When she was younger, Christina Diebold looked forward to the start of every school year.
“I always liked to learn,” she says. Now, at 77 years old, the Bangor resident can hardly wait to sign up for classes each fall through Penobscot Valley Senior College.
At 17 senior college campuses around the state, from Fort Kent to York to Belfast to Bethel, Mainers in their 50s and beyond like Diebold are registering for courses, gathering up their notebooks and heading back to the classroom — or the golf course, or the art studio — to learn for the pure joy of learning.
The low-cost, non-credit courses offered through senior college won’t help complete a formal academic degree. Even more academic courses like “American Women’s History” or “Topics and Research in Psychology” won’t earn these students a single unit of credit, though they may be taught by respected scholarly experts in their fields.
Instead, these classes, typically six weeks in duration, often including field trips and guest speakers, pay off in more personal ways. For one thing, there are no tests or final papers, so students can relax and enjoy the experience.
“I always wanted to take a course in astronomy, but I was never good with math so I didn’t dare to,” Diebold, a retired Bangor Daily News copy editor, says. “But with senior college, I can learn about astronomy without all the angles and equations, without any tests or grades.”
The attraction also is social, points out Dee Virtue, also 77, of Orono, retired from her long career teaching high school biology. “A lot of older people live alone, and this really gets them out to socialize,” she says. “You meet all kinds of people you’d never meet otherwise.”
And, adds Dara Perfit, 73, of Hampden, the golden years are “give-back time.”
“Those of us who are lucky enough to be healthy and engaged can give back to our communities with our ideas,” she says. Like Diebold and Virtue, Perfit not only takes classes through Penobscot Valley Senior College but also serves on the Bangor organization’s curriculum committee, helping to design and facilitate each year’s wide-ranging roster of courses.
Across the loose-knit statewide network, with course titles, such as “The Fisherman and His Quest,” “Some of My Most Exciting Opera Memories” and “Beginning Golf,” the system runs almost entirely on volunteer energy. Even the most venerable lecturers and class leaders aren’t paid. As such, course offerings at each campus reflect the interests and expertises of regional residents with a knack for sharing their enthusiasms.
At Sunrise Senior College in Machias, for example, where the mission is “to provide intellectual stimulation, practical knowledge, social interaction and fun to people 50 and older and their spouses or partners of any age,” students can participate by live videolink in the respected Camden Conference, a community forum on global issues. The topic this year is “Africa Rising.” Or they can learn artisanal bread-making, study American short stories or learn what it was like to grow up in colonial-era Congo.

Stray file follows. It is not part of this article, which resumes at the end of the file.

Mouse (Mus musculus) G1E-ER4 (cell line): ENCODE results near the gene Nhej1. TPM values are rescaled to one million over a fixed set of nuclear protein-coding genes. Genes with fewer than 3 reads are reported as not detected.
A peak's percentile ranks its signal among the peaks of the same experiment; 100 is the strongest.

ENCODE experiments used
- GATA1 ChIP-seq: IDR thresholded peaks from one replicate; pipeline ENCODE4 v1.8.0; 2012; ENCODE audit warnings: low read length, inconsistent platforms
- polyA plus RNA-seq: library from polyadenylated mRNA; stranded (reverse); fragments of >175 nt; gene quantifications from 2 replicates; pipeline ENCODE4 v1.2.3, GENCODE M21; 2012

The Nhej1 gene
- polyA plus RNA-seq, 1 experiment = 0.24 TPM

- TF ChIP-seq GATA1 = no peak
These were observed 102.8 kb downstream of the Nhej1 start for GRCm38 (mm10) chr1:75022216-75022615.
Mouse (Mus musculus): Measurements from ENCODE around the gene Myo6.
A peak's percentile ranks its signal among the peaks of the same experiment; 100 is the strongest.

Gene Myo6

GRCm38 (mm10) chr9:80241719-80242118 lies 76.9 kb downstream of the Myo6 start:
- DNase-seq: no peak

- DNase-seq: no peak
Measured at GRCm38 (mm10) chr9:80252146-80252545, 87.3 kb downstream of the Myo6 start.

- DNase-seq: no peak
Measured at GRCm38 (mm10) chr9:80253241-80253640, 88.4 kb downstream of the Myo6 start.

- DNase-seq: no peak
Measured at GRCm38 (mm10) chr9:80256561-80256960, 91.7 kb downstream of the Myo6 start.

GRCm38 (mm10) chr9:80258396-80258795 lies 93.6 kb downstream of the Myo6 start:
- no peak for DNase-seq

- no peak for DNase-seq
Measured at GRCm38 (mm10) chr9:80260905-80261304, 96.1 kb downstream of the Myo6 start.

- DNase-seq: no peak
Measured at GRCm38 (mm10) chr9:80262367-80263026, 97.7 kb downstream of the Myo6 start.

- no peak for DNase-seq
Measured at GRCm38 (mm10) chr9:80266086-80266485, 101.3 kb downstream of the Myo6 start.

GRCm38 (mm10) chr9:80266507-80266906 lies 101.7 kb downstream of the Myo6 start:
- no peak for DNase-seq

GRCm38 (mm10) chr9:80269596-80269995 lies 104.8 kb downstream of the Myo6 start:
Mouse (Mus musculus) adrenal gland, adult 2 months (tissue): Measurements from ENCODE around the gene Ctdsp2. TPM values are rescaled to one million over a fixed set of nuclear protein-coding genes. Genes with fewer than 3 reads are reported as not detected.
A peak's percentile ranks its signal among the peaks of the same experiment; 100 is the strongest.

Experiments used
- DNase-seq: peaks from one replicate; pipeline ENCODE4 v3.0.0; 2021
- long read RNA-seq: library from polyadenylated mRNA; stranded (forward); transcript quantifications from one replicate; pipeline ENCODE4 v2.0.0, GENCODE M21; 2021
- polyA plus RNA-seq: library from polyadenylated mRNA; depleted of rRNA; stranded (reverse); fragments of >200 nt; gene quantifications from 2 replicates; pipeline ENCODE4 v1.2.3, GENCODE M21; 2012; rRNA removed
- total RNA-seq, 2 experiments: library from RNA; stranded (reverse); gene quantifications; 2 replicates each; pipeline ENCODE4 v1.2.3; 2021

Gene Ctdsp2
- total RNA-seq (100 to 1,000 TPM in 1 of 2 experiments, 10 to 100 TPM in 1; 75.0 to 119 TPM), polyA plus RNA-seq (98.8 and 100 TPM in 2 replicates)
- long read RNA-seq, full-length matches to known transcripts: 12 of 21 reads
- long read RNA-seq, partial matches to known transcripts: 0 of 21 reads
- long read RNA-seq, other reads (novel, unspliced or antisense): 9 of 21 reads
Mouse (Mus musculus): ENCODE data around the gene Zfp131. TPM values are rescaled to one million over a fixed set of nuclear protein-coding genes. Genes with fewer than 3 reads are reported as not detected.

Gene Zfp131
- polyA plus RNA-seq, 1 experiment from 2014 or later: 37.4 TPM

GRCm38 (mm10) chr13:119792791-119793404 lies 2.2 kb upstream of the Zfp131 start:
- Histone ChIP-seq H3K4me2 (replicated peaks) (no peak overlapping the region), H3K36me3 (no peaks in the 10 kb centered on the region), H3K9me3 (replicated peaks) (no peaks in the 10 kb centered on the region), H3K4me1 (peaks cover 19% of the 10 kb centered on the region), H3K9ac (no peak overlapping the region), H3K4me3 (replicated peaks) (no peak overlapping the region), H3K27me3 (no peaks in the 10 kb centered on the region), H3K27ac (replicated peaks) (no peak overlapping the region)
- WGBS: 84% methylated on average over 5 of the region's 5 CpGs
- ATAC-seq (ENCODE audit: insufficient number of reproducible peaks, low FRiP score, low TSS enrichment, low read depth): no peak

Up in Fort Kent, students at St. John Valley Senior College can bone up on gall bladder disease, beekeeping or the history of cinema. And at Coastal Senior College in Camden, fall courses explore environmental policy in Maine, early Celtic spirituality and the art of the memoir.
Many of these subjects can now be learned online, acknowledges Program Manager Anne Cardale, whose part-time position is supported by the University of Southern Maine. “But you miss so much without the discussion and the interaction of a classroom,” she says. “Maine’s rural areas can be quite isolating; senior college is a chance to come out and make a new friend.”
The Maine Senior College Network was founded in 1999 through a one-time appropriation of the Legislature. Now, each of the 17 campuses runs independently, with administrative support from Cardale’s office.
“Each campus is different, and each one has its own volunteer board that decides everything,” Cardale says. “But the amazing and wonderful thing about the senior college network is that without the volunteers who teach the courses, it wouldn’t exist.”
Some courses feature several different presenters, such as a popular series in Bangor called “Living on the Penobscot: People, Places and History,” which this fall will bring in six different experts to explore various aspects of the river’s cultural impact.
Virtue, the Orono biology teacher, is on tap to teach “DNA for Beginners” this fall, one of several popular courses she has taught in the past. “It’s one of my favorite courses,” she says. “For the most part, senior citizens don’t know much about DNA, because most of the research has developed since the mid-1970s and we’ve made such huge advances since then. Now there are practical applications in agriculture, medicine, criminology and other areas.”
Virtue says teaching seniors is fun. “Having spent most of my career teaching 15-year-olds, most of whom would not be in my class if it weren’t a requirement for graduation, it is a joy to teach people who are actually interested and are there because they want to be,” she says. “Also, they are never rude, and there are no behavior problems. Every time I finish a class I’m flying high because people are so appreciative.”
The cost of taking classes through senior college is minimal: An annual membership costs between $25 and $35, depending on the campus, plus there’s a modest tuition of $15 to $30 for each class. Scholarships are available. Each campus has its own schedule, but all are preparing to open registrations now. To learn more about the Maine Senior College Network visit maineseniorcollege.org or call the network office at 780-4128.